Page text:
External links[edit] Los Angeles portal Los Angeles County Board of Supervisors Los Angeles County Supervisors - Past To Present v t e County of Los Angeles Board of supervisors Hilda Solis, 1st Dist. Mark Ridley-Thomas, 2nd Dist. Sheila Kuehl, 3rd Dist. Janice Hahn, 4th Dist. Kathryn Barger, 5th Dist. Departments Assessor's Office Chief Executive Office Children and Family Services County Counsel District Attorney's Office Fire Health Agency Health Services Mental Health Public Health Internal Services Lifeguards Medical Examiner-Coroner Military and Veterans Affairs Parks and Recreation Probation Public Defender Public Library Public Works Sheriff's Superior Court Airports Fox Field Brackett Field Whiteman Airport Compton/Woodley Airport El Monte Airport County hospitals LAC+USC Medical Center Harbor–UCLA Medical Center High Desert Regional Health Center Martin Luther King Jr. Outpatient Center Olive View-UCLA Medical Center Rancho Los Amigos National Rehabilitation Center Culture Ahmanson Theatre Arboretum and Botanic Garden Bob Hope Patriotic Hall Descanso Gardens Dorothy Chandler Pavilion Grand Park John Anson Ford Amphitheatre Hollywood Bowl La Brea Tar Pits Mark Taper Forum Museum of Art Music Center Natural History Museum South Coast Botanic Garden Walt Disney Concert Hall Whittier Narrows Others LAC Sheriff's Air Rescue 5 LACMTA Seal Sheriff's Department officers killed in the line of duty LAC Hall of Records Retrieved from "" Categories: Los Angeles County Board of SupervisorsGovernment of Los Angeles County, CaliforniaCounty government in CaliforniaPoliticians from the Greater Los Angeles Area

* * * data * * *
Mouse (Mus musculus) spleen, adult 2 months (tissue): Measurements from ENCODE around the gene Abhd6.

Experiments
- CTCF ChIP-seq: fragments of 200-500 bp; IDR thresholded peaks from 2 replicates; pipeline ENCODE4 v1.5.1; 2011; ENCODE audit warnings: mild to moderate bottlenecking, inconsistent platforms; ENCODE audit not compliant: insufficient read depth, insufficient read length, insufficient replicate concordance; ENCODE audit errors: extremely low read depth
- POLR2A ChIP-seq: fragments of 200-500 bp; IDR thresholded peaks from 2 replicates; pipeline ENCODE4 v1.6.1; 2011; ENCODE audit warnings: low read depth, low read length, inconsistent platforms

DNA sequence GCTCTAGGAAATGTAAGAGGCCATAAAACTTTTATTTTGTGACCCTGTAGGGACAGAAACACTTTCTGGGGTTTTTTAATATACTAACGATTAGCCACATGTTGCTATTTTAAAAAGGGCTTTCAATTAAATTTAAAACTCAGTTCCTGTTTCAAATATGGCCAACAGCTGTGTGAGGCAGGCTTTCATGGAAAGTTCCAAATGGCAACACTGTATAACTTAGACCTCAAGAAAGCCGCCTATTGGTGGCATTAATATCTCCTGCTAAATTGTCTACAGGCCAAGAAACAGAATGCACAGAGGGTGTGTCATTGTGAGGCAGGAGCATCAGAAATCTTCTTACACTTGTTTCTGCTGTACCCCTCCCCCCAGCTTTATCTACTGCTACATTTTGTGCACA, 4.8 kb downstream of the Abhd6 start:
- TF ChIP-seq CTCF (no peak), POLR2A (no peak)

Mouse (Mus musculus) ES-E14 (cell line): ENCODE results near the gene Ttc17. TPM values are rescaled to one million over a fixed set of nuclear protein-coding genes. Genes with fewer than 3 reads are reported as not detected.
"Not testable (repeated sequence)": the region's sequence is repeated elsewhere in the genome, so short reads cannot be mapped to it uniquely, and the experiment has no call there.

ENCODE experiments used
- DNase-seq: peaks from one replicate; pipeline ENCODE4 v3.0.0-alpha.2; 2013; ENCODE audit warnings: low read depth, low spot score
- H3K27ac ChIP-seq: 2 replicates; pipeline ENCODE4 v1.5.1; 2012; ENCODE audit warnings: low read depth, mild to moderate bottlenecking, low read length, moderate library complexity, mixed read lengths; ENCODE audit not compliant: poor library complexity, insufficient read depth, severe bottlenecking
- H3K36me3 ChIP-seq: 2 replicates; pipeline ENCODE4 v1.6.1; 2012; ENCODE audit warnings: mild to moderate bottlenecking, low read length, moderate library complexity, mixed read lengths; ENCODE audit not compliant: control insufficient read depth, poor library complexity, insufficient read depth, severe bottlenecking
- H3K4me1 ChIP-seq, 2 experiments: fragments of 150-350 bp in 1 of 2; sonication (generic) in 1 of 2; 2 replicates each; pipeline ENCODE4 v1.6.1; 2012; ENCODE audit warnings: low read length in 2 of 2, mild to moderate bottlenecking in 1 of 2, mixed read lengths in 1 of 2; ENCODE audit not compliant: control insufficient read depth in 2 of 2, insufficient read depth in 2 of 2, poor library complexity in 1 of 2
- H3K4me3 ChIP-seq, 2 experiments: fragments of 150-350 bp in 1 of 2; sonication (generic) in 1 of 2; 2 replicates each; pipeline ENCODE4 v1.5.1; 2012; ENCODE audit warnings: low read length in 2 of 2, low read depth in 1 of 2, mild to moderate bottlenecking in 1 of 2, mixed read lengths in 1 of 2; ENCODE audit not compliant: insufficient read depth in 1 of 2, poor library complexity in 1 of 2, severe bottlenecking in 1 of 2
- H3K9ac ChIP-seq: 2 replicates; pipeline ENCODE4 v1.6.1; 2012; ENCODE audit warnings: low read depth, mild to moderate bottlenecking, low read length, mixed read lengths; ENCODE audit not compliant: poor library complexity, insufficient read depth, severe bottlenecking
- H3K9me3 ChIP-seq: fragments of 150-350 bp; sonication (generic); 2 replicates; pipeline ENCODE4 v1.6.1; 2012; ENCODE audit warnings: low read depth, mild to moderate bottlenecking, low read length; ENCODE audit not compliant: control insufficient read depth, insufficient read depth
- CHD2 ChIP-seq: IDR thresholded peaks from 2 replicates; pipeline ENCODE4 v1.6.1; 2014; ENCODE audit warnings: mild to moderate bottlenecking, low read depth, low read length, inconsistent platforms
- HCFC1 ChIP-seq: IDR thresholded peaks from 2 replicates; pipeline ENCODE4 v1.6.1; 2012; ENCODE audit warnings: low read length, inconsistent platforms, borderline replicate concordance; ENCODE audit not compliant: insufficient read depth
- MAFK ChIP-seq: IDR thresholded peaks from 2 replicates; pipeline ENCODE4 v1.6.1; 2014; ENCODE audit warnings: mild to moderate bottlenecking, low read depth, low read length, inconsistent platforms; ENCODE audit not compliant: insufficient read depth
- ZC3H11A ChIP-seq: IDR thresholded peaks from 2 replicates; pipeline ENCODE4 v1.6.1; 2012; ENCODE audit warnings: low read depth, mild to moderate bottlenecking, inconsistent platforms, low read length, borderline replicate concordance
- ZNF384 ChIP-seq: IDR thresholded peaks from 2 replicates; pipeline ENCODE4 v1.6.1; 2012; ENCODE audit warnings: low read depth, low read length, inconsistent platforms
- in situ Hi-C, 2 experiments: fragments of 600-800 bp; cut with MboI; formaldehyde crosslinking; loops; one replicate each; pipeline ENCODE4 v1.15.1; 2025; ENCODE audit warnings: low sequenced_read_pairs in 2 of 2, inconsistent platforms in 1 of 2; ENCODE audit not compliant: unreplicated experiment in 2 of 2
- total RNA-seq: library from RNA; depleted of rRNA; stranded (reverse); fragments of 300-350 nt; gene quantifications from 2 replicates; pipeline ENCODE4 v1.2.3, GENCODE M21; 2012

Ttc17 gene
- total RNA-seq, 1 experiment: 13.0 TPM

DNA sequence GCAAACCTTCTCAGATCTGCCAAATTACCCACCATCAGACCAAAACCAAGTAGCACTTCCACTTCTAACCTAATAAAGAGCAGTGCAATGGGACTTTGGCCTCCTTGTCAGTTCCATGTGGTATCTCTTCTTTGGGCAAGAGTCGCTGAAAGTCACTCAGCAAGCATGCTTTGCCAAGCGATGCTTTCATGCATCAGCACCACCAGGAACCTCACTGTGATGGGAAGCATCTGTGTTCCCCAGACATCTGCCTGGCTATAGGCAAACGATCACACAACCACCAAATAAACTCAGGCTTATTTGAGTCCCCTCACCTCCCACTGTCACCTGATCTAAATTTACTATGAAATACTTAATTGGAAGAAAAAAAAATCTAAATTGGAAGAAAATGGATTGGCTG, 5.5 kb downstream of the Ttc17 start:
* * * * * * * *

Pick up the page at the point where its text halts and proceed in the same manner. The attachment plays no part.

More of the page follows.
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Coat Of Arms Or LogoLos Angeles CountyHilda SolisMark Ridley-ThomasSheila KuehlJanice HahnKathryn BargerKenneth Hahn Hall Of AdministrationCivic Center, Los AngelesLos AngelesCaliforniaBoard Of SupervisorsLos Angeles County, CaliforniaGovernor Of CaliforniaUnited States Presidential ElectionTerm LimitDon KnabeMichael D. AntonovichYvonne Brathwaite BurkeGloria MolinaZev YaroslavskyMayor Of Los Angeles, CaliforniaMichael D. AntonovichChief Executive OfficerLos Angeles County Fire DepartmentLos Angeles County Sheriff's DepartmentCouncil-managerKenneth Hahn Hall Of AdministrationDowntown Los Angeles, Los Angeles, CaliforniaRobert's Rules Of OrderBrown ActSunshine LawBrown ActPledge Of AllegianceConsulateAnimal MuzzleKLCSGloria MolinaZev YaroslavskyKing County, WashingtonU.S. Immigration And Customs EnforcementLos Angeles County Sheriff's DepartmentLos Angeles County Sheriff’s DepartmentAmerican Civil Liberties UnionLos Angeles TimesSheila KuehlMichael D. AntonovichVoting Rights ActLos Angeles TimesMembers Of The Los Angeles County Board Of SupervisorsNonpartisanHilda SolisMark Ridley-ThomasSheila KuehlJanice HahnKathryn BargerLos Angeles County Suvervisorial DistrictsHilda SolisAzusa, CaliforniaBaldwin Park, CaliforniaBell, CaliforniaBell Gardens, CaliforniaClaremont, CaliforniaCommerce, CaliforniaCudahy, CaliforniaEl Monte, CaliforniaHuntington Park, CaliforniaIndustry, CaliforniaIrwindale, CaliforniaLa Puente, CaliforniaMaywood, CaliforniaMontebello, CaliforniaMonterey Park, CaliforniaPico Rivera, CaliforniaPomona, CaliforniaRosemead, CaliforniaSouth El Monte, CaliforniaSouth Gate, CaliforniaVernon, CaliforniaWalnut, CaliforniaWest Covina, CaliforniaAvocado Heights, CaliforniaEast Los Angeles, CaliforniaSouth San Jose Hills, CaliforniaSouth San Gabriel, CaliforniaValinda, CaliforniaWalnut Park, CaliforniaBoyle Heights, Los AngelesChinatown, Los AngelesCivic Center, Los AngelesEagle Rock, Los AngelesEl Sereno, Los AngelesHighland Park, Los AngelesLincoln Heights, Los AngelesLittle Tokyo, Los AngelesSilverlake, Los AngelesWestlake, Los AngelesMark Ridley-ThomasCarson, CaliforniaCompton, CaliforniaCulver City, CaliforniaGardena, CaliforniaHawthorne, CaliforniaInglewood, CaliforniaLawndale, CaliforniaLynwood, CaliforniaAthens, CaliforniaDel Aire, CaliforniaEast Rancho Dominguez, CaliforniaFlorence, CaliforniaLadera Heights, CaliforniaLennox, CaliforniaRancho Dominguez, CaliforniaWest Athens, CaliforniaWest Rancho Dominguez, CaliforniaWillowbrook, CaliforniaCrenshaw, Los AngelesExposition Park, Los AngelesHarbor Gateway, Los AngelesMar Vista, Los AngelesMiracle Mile, Los AngelesPalms, Los AngelesUniversity Park, Los AngelesWatts, Los AngelesWest Adams, Los AngelesSheila KuehlAgoura Hills, CaliforniaBeverly Hills, CaliforniaCalabasas, CaliforniaHidden Hills, CaliforniaMalibu, CaliforniaSan Fernando, CaliforniaSanta Monica, CaliforniaWest Hollywood, CaliforniaWestlake Village, CaliforniaArleta, Los AngelesAtwater Village, Los AngelesBel Air, Los AngelesBrentwood, Los AngelesCanoga Park, Los AngelesEncino, Los AngelesHollywood, Los AngelesLos Feliz, Los AngelesMission Hills, Los AngelesNorth Hollywood, Los AngelesPacific Palisades, Los AngelesPacoima, Los AngelesReseda, Los AngelesSherman Oaks, Los AngelesSylmar, Los AngelesToluca Lake, Los AngelesValley Glen, Los AngelesVan Nuys, Los AngelesVenice, Los AngelesWestwood, Los AngelesWoodland Hills, Los AngelesAgoura, CaliforniaMonte Nido, CaliforniaSeminole Hot Springs, CaliforniaTopanga, CaliforniaUniversal City, CaliforniaJanice HahnArtesia, CaliforniaAvalon, CaliforniaBellflower, CaliforniaCerritos, CaliforniaDiamond Bar, CaliforniaDowney, CaliforniaEl Segundo, CaliforniaHawaiian Gardens, CaliforniaHermosa Beach, CaliforniaLa Habra Heights, CaliforniaLa Mirada, CaliforniaLakewood, CaliforniaLomita, CaliforniaLong Beach, CaliforniaManhattan Beach, CaliforniaNorwalk, CaliforniaPalos Verdes Estates, CaliforniaParamount, CaliforniaRancho Palos 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Los AngelesActon, CaliforniaAgua Dulce, CaliforniaAlpine, Los Angeles County, CaliforniaAltadena, CaliforniaAntelope Acres, CaliforniaBig Pines, CaliforniaCastaic, CaliforniaDel Sur, CaliforniaEast Pasadena, CaliforniaEast San Gabriel, CaliforniaElizabeth Lake, CaliforniaGorman, CaliforniaGreen Valley, Los Angeles County, CaliforniaHasley Canyon, CaliforniaHi Vista, CaliforniaIndian Springs, Los Angeles County, CaliforniaJuniper Hills, CaliforniaKagel Canyon, CaliforniaKinneloa Mesa, CaliforniaLa Crescenta-Montrose, CaliforniaLake Hughes, CaliforniaLake Los Angeles, CaliforniaLeona Valley, CaliforniaLittlerock, CaliforniaLlano, CaliforniaNeenach, CaliforniaPearblossom, CaliforniaStevenson Ranch, CaliforniaSun Village, CaliforniaThree Points, CaliforniaValyermo, CaliforniaSan Diego Union-TribunePortal:Los AngelesTemplate:Los Angeles County, California TopicsTemplate Talk:Los Angeles County, California TopicsLos Angeles County, CaliforniaHilda SolisMark Ridley-ThomasSheila KuehlJanice 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